Mohammad is 16 and speaks very little English. He had been given
indefinite leave to remain in this country when he arrived in 2003
from Sri Lanka to be with his elder brother. After meeting with him
for the first time, I felt anxious as I realised the enormous task
of communicating with him effectively. I decided to arrange our
next appointment with a Tamil speaking translator from the local
Through the translator, Mohammad explained that a short while
after he had arrived in England his brother had been murdered. He
had been given no support from social services as he had been taken
in by a family friend, who soon after had been unable to provide
him with full-time accommodation or give him any money.
Mohammad had applied for benefits as he was unable to support
himself due to his age and lack of ability to speak English. He
received a letter of refusal and unbeknown to him, he had signed a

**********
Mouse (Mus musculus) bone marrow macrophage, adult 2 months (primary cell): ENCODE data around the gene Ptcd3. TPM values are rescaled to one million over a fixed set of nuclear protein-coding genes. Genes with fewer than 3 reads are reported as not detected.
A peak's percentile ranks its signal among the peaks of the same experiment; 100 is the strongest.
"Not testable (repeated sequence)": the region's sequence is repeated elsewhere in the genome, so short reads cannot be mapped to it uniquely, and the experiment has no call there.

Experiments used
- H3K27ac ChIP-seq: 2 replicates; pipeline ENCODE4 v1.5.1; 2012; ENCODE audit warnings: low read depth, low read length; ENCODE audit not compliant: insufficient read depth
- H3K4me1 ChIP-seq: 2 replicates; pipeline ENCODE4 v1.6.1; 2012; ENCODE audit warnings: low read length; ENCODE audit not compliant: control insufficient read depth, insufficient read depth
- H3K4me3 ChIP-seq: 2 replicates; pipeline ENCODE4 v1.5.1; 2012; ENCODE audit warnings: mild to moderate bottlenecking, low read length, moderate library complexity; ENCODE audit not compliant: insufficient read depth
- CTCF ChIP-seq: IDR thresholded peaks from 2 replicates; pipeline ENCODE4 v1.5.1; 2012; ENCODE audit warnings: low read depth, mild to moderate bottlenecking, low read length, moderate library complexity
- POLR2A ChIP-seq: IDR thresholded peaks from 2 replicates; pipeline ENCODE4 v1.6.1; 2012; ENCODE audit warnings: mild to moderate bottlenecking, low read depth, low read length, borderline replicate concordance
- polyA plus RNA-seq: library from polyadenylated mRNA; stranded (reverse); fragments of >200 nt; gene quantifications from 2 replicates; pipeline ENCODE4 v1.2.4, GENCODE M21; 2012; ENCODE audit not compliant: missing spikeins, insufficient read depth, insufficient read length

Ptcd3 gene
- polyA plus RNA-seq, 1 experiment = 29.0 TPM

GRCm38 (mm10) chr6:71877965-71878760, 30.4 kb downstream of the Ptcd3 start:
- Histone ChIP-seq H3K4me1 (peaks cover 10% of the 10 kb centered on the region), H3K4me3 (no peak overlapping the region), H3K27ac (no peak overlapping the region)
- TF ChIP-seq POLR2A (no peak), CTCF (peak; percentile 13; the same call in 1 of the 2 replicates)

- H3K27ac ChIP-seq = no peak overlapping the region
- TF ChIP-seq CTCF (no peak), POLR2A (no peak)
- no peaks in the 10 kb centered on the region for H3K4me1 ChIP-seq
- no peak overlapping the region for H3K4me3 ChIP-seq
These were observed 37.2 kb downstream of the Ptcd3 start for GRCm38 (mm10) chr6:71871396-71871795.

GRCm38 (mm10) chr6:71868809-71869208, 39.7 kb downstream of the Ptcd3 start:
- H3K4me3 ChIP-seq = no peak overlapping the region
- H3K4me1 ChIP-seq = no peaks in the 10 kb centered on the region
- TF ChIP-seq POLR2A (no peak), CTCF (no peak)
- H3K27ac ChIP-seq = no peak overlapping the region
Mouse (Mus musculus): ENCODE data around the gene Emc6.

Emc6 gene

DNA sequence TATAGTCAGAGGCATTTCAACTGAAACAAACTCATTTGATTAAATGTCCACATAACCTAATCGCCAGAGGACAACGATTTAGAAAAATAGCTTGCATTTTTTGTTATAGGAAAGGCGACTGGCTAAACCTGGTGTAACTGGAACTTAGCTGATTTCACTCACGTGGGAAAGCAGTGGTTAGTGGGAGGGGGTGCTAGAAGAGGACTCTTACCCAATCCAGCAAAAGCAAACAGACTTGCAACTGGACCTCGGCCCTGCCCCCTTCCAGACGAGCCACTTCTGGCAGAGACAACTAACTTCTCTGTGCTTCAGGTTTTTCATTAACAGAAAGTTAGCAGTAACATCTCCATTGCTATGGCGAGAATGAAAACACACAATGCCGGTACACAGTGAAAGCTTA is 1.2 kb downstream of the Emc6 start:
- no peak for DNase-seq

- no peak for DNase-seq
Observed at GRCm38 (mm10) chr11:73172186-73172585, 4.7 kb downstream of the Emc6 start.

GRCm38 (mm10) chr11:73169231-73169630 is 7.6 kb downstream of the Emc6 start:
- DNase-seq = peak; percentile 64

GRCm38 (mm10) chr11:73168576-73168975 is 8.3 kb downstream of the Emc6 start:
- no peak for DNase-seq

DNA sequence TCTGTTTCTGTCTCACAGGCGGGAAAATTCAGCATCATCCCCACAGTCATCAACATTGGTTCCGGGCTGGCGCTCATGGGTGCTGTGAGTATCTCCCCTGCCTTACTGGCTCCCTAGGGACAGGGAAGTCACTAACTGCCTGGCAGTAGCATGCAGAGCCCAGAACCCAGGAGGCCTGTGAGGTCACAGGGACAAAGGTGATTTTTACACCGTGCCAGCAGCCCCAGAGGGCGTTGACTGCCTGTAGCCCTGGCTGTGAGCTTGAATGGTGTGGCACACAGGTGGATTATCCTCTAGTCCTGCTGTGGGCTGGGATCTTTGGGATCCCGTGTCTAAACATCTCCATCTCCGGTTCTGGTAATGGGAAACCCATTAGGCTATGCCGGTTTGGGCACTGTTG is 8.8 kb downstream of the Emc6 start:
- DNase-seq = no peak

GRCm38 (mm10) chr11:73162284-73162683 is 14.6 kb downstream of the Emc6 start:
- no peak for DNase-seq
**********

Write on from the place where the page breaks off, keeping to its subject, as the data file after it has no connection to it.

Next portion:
statement that said that he was fully supported by the family
I could see that we needed to organise some financial support
for him as a matter of priority so he could obtain housing before
hopefully starting in education in September.
I was concerned that although Mohammad was estranged from his
family at the age of 16, he had been denied any financial support.
I decided that having the translator with me was an opportune time
to visit the social security office to make enquiries.
When we arrived, I expressed my disappointment that Mohammad had
been asked to sign a statement when it was obvious that he could
not understand English. I explained that he was no longer supported
by the family friend and that he had been asked to leave his home.
Because he is estranged from his family and any other support they
agreed to allow Mohammad to re-apply for income support.
When I left Mohammad I felt a sense of relief for him and I felt
proud that I had been able to help him. Although I have only begun
to help, I felt that being there for him has given him some hope
for the future.